The Alternative Minimum Tax (AMT) is an additional income tax system created to prevent high-income individuals, corporations, trusts and estates from avoiding tax payments.
Established in 1969, its goal at the onset was to close tax loopholes in the form of exclusions, deductions and tax credits available to corporations. Often, these loopholes allow large corporations to greatly reduce, if not eliminate entirely, the income tax they owe.
Over the last 40 years, Congress has clamped down on AMT regulations. Subsequently, some small businesses making over $100,000 per year are subject to what is a lofty tax originally aimed at controlling the distribution of wealth.
The PATH Act’s R&D Credit Extension Of 2015
The U.S. government likely understands that large enterprises alone aren’t driving technological advancements. Ensuring that small businesses and startups thrive is vital to continue pushing forward our economic growth.
That’s why the latest provision under the PATH Act’s R&D credit extension of 2015 is so exciting, as it opens up a new way for eligible small businesses to use the credit against payroll taxes as well as the AMT.
The Specifics Of Section 121(b)
Section 121b of the PATH Act is a new tax provision allowing an eligible Small Business (ESB) that satisfies the less than $50 million gross receipts requirement to offset a taxpayer’s AMT liabilities for tax years beginning after December 31, 2015.
An ESB with respect to any tax year:
- Is a corporation (of which the stock is not publicly traded), and
- Has average annual gross receipts of the corporation, partnership or sole proprietorship for the three tax years preceding the tax year that do not exceed $50 million
Small business taxpayers that previously could not receive benefits of the R&D tax credit due to AMT-related credit limitations are now eligible. This tax benefit opportunity offers a boost to small businesses in many industries including fabrication, manufacturing, engineering, science industries and more.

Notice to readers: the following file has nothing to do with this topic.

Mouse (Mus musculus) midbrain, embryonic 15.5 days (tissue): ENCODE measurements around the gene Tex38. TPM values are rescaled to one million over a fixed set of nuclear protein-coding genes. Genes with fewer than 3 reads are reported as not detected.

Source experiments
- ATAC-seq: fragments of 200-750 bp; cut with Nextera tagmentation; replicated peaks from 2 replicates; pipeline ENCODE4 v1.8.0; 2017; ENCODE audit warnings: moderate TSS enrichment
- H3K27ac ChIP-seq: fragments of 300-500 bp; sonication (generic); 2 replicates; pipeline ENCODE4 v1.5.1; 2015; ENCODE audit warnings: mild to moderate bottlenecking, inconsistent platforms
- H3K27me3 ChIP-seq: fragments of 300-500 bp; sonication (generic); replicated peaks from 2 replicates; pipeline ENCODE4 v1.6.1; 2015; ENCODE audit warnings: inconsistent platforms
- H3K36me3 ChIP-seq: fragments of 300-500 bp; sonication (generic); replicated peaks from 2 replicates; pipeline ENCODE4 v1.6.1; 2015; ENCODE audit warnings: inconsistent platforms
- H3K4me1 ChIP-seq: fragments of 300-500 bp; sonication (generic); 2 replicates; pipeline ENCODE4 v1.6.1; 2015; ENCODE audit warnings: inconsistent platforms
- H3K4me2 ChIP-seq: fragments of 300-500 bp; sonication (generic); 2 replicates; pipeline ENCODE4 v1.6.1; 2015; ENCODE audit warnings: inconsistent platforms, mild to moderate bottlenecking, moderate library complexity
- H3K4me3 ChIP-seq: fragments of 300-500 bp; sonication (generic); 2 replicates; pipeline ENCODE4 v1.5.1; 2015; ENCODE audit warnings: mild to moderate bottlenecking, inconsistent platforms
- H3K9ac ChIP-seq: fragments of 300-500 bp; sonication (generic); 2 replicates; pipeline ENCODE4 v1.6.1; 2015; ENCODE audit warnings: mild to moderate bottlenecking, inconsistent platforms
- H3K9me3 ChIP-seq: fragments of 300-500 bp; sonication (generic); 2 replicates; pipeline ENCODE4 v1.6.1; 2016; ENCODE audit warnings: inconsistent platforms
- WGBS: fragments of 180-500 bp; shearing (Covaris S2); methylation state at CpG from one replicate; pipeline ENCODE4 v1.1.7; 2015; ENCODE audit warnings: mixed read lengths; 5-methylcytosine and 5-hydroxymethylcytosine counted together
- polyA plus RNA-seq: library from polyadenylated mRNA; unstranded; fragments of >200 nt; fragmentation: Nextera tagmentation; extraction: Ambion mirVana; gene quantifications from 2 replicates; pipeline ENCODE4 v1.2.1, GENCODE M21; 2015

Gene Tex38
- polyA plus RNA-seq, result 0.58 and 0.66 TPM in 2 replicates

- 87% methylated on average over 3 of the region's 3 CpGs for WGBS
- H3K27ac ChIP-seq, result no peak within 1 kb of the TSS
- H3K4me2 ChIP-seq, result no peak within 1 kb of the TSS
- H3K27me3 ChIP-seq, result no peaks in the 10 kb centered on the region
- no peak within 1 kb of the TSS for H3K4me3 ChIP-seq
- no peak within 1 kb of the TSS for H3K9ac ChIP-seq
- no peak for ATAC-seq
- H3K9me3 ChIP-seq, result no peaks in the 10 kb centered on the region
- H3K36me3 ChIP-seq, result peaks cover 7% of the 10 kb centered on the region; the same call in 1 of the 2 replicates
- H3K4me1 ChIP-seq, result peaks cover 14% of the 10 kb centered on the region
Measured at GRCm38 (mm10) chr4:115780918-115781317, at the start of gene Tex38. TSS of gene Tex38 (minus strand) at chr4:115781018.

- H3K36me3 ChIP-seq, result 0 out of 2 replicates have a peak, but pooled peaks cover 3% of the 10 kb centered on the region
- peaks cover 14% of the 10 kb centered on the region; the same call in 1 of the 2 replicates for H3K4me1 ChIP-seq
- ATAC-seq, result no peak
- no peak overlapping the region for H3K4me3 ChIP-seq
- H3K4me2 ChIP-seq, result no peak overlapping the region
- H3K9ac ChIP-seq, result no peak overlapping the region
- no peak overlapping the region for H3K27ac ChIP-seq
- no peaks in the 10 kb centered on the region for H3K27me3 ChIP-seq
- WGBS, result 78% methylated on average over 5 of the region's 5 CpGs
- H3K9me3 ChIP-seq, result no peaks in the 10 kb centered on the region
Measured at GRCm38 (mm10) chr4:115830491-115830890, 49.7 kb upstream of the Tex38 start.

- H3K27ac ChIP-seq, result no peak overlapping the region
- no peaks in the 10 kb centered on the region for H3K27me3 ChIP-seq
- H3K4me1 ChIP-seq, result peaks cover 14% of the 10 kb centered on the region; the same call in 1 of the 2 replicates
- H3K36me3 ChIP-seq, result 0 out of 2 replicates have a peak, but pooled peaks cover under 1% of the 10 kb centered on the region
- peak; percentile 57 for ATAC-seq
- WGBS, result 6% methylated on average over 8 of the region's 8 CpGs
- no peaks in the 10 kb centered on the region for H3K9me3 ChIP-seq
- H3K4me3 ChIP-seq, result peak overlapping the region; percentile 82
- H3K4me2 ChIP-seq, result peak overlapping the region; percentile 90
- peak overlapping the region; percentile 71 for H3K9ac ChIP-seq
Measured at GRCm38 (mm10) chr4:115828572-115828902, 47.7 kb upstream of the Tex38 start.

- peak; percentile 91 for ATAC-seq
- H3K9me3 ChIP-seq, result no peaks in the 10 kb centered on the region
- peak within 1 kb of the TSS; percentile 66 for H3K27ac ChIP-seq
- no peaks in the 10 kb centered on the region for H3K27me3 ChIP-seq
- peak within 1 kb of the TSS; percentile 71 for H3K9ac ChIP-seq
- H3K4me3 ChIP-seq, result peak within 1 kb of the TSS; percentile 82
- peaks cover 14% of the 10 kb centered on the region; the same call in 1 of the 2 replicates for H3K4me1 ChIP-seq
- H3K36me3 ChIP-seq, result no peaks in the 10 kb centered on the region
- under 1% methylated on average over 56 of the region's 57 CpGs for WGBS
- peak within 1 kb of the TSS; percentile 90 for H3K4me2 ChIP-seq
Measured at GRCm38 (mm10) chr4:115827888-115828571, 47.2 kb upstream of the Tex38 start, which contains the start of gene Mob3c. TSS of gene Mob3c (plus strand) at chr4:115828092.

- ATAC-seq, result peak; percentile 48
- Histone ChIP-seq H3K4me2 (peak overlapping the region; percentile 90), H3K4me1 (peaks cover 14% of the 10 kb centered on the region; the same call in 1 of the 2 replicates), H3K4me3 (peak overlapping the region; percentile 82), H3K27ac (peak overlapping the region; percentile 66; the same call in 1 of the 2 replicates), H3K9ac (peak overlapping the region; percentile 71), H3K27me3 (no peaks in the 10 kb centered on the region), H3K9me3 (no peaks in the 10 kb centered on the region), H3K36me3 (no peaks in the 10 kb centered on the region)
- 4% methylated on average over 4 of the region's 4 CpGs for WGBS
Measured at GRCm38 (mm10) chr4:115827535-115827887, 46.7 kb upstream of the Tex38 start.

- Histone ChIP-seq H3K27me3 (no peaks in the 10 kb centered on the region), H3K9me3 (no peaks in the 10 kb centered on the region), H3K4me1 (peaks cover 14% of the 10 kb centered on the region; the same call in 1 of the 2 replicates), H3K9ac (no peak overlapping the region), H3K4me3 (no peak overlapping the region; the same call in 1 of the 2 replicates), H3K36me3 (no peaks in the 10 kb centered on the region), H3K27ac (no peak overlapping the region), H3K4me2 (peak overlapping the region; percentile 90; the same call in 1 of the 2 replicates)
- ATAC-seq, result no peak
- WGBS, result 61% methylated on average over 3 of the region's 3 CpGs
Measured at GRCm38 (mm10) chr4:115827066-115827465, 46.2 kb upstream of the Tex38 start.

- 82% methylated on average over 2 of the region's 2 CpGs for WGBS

Action Items For Capturing Research Credits In 2017
As a small business taxpayer, if your business is not paying regular income taxes, it’s important to follow IRS rules for claiming the credit by taking these steps:
Prove expenditures are qualified.
While the IRS doesn’t require you to capture the costs of research under a particular accounting methodology, you must identify qualified research expenses (QREs) by specific qualified research activities.
Gather all required information.
Gather all available supporting documentation as you’re completing credit calculations. Often, if you wait to go back and find the information, it’s no longer available since source documents can be destroyed or lost over time and key personnel may leave the company.
Consult with an outsourced tax consultant.
Meeting IRS requirements for R&D tax credits is a complicated process. Partnering with an outsourced tax consultant allows you to effectively capture research credits with minimal disruption to your daily operations.
Ready to learn how research credits can support your small business? Download your complimentary, educational guide.